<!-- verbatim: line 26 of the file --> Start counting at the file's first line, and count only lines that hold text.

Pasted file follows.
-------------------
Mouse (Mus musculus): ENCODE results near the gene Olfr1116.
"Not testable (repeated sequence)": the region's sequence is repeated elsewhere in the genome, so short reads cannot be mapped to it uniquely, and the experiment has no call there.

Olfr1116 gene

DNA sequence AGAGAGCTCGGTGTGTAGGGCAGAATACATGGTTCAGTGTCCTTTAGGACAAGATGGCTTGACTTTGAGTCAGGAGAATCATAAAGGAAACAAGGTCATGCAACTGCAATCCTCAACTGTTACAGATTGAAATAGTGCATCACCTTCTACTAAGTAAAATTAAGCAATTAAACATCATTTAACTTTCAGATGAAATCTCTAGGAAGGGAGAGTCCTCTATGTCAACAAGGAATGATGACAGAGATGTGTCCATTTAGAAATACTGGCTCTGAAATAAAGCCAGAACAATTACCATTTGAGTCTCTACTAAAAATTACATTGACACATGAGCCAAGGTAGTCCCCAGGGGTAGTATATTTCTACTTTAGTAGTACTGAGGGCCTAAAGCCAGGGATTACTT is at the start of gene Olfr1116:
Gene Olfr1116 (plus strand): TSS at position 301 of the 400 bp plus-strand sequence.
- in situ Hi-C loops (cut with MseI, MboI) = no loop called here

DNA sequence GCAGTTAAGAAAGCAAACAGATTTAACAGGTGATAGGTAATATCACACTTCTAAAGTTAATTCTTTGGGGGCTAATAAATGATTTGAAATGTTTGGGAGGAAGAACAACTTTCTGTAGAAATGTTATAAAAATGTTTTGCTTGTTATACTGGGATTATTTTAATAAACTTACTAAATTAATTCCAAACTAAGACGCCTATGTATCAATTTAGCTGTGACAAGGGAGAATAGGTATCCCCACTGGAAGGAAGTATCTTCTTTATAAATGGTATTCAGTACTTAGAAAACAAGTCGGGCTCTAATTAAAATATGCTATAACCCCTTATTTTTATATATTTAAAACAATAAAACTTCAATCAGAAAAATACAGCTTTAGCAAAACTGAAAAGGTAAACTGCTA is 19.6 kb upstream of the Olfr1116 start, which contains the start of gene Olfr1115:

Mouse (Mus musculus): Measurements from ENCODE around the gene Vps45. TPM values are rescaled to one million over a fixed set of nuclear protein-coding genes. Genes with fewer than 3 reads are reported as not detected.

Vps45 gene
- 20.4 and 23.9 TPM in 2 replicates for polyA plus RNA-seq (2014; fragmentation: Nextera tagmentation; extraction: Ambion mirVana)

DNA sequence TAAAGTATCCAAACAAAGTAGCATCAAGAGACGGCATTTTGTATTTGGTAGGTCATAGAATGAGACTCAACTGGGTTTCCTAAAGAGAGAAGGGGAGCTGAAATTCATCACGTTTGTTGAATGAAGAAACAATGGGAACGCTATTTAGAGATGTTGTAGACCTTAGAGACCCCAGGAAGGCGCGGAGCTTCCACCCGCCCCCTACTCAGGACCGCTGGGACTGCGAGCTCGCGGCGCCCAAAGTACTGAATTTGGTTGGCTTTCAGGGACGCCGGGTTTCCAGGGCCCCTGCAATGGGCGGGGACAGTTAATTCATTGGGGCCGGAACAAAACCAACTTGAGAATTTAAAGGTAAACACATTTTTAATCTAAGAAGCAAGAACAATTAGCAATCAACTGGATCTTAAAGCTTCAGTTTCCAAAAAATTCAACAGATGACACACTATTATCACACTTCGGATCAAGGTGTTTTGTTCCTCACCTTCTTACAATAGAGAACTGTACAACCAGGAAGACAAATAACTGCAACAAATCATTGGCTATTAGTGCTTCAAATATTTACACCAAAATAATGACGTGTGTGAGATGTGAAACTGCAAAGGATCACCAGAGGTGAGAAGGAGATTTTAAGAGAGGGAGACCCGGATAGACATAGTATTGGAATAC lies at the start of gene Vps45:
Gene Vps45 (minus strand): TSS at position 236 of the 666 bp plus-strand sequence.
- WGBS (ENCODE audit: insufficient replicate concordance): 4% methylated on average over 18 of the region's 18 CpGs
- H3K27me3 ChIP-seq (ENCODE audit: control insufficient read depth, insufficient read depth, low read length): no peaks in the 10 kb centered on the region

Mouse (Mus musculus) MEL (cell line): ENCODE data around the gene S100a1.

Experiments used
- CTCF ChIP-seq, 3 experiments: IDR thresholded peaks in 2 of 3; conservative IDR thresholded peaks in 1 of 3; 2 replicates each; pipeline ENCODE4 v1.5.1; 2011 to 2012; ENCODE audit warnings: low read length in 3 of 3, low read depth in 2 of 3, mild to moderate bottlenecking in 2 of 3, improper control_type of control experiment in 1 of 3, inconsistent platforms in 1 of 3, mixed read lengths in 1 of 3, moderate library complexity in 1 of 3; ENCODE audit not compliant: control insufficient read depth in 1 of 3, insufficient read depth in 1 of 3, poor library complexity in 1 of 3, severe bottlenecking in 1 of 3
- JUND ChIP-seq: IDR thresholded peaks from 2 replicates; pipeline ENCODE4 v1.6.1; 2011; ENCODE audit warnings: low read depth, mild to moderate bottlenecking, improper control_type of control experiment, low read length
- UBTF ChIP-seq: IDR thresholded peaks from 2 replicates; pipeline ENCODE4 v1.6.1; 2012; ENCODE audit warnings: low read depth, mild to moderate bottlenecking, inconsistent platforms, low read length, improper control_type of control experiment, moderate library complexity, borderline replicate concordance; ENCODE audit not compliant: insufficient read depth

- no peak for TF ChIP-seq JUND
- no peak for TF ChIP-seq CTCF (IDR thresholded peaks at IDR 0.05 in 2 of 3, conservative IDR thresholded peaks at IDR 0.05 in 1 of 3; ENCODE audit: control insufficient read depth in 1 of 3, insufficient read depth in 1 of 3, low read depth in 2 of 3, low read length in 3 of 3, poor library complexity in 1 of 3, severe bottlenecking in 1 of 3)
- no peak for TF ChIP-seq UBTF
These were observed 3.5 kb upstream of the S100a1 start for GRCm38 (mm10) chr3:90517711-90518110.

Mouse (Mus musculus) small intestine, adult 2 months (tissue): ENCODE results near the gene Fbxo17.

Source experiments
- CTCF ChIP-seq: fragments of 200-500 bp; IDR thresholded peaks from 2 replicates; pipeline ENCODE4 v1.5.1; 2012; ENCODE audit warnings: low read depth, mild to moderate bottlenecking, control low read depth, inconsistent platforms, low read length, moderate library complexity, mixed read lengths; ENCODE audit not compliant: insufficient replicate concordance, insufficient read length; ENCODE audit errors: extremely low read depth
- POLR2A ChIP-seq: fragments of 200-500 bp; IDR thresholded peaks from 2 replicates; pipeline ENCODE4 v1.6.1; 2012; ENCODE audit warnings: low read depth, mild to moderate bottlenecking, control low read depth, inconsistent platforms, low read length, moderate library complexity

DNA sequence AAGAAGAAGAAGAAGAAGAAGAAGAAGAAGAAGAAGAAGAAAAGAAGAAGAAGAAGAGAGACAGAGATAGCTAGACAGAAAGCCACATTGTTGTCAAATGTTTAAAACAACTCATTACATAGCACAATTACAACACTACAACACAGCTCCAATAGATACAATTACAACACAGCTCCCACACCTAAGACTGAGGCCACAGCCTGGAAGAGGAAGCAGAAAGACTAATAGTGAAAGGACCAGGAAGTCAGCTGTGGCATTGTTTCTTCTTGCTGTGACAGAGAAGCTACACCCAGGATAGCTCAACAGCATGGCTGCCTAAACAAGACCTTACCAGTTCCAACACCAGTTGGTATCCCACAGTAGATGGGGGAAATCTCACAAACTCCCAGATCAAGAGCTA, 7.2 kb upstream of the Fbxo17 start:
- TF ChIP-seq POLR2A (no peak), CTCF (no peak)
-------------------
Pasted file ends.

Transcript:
- CTCF ChIP-seq: fragments of 200-500 bp; IDR thresholded peaks from 2 replicates; pipeline ENCODE4 v1.5.1; 2012; ENCODE audit warnings: low read depth, mild to moderate bottlenecking, control low read depth, inconsistent platforms, low read length, moderate library complexity, mixed read lengths; ENCODE audit not compliant: insufficient replicate concordance, insufficient read length; ENCODE audit errors: extremely low read depth